|The muskrat, Ondatra zibethicus.|
I watched the muskrat collect leaves and grass from the bank and carry them to the water, stop to rearrange the load just right in its mouth, paddle a short distance, and then disappear underwater. It resurfaced after a while and went on shore for another load. It did this for an hour and was still working when I left.
The muskrat is a rodent, but not technically a rat. It does smell "musky" and marks its territory with oil produced by musk glands near the base of its tail. Muskrats are one to two feet long from nose to tail tip; half of that length is tail. They weigh from about a pound and a half to four pounds.
Their tails are flattened vertically (opposite of the famous beaver tail shape). The muskrats waves its tail from side to side to propel itself forward through water.
|The muskrat paddles its tail from side to side.|
You know how we always hear about invasive animal pests that have been introduced to the America from Europe like pigeons, starlings, and house sparrows? The muskrat is just the opposite; it is a native American species that has invaded Europe! Muskrats were deliberately introduced to Czechoslovakia and a few other places in the early 1900s to try to establish a population to hunt for fur. One early report describes feeding the founder muskrats on carrots and potatoes.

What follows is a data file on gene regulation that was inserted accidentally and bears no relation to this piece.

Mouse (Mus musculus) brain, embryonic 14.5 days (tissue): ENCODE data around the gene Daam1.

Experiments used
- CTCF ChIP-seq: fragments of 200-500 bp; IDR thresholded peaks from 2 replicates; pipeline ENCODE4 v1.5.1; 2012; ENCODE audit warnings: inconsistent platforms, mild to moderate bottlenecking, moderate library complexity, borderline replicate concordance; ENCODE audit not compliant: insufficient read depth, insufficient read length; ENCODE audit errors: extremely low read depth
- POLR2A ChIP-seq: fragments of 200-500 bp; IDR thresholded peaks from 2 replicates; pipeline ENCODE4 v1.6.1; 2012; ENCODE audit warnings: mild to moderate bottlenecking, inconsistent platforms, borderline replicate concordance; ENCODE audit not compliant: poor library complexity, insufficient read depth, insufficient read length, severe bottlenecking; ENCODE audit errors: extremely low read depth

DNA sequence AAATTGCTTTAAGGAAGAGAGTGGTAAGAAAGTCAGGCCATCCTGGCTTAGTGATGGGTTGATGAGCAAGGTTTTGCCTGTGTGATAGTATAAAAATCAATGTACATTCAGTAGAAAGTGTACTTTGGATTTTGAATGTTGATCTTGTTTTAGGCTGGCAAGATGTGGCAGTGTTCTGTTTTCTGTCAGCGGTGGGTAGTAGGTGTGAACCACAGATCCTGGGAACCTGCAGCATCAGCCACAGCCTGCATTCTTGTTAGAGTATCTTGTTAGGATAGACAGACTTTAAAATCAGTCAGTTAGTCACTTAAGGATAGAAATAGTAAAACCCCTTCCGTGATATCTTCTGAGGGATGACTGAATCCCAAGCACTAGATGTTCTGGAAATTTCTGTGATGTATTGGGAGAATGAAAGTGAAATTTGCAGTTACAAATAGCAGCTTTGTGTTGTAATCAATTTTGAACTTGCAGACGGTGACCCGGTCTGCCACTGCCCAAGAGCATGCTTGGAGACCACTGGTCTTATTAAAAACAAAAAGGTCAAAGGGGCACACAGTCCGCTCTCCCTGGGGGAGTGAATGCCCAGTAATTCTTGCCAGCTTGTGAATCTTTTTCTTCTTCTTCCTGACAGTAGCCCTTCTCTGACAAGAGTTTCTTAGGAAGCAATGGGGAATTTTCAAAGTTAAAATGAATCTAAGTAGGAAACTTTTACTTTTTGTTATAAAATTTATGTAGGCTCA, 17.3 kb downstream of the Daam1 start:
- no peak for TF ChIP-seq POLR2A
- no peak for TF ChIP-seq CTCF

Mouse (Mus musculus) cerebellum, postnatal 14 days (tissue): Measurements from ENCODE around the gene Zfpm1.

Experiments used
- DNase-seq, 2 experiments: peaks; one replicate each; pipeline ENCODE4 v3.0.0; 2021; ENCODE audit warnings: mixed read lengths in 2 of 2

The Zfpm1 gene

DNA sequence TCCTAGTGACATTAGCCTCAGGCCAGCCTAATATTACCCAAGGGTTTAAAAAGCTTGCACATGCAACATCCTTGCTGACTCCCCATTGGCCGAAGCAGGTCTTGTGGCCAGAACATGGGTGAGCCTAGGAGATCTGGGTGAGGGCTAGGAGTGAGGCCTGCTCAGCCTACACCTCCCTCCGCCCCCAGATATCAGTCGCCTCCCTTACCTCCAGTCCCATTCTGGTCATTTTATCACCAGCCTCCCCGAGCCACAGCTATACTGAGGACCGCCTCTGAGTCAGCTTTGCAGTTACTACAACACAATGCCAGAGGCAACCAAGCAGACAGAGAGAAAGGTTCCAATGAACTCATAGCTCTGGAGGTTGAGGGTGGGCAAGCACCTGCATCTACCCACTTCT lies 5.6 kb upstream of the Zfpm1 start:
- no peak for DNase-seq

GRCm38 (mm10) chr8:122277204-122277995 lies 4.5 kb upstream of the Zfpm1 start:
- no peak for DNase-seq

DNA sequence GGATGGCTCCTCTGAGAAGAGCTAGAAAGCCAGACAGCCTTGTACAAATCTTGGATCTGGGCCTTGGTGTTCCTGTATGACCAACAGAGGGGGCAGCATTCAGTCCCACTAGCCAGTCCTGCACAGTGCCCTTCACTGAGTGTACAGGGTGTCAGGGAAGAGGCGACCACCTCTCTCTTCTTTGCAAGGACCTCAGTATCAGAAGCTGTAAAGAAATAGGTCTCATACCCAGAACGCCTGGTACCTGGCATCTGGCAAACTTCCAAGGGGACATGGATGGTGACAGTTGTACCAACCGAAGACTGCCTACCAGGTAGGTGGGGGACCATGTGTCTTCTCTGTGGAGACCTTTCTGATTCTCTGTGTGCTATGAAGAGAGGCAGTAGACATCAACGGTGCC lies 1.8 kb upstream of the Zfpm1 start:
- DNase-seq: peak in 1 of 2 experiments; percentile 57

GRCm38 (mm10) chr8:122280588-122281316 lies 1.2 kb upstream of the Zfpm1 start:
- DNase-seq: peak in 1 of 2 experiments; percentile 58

The muskrats thrived and spread through Europe before their bad habits were discovered. Muskrats can weaken earthen banks and levees by burrowing. They contribute to floods, undermine embankments, and disturb fishing nets. They can go inland from waterways near agricultural fields and eat the roots and soft tasty tips of growing crops. Muskrats are now digging up banks and causing problems throughout continental Western Europe.
One of my favorite bits of gossip about muskrats is their history with Michigan Catholics. Although muskrats have traditionally been trapped for food in other parts of the country, they have a special status in Michigan. They were historically eaten on Fridays when church rules prohibited the consumption of meat. Although the origins of the custom seem to be lost in time, and the church has no record of any official dispensation for Michigan muskrat, the tradition is firmly established. It is echoed to this day in fire houses and VFW halls where feasts of muskrat are served with mashed potatoes and creamed corn. And there are still a few diners in Michigan that serve up a muskrat special. For a little more of that peculiar history from the Catholic News Service, click here.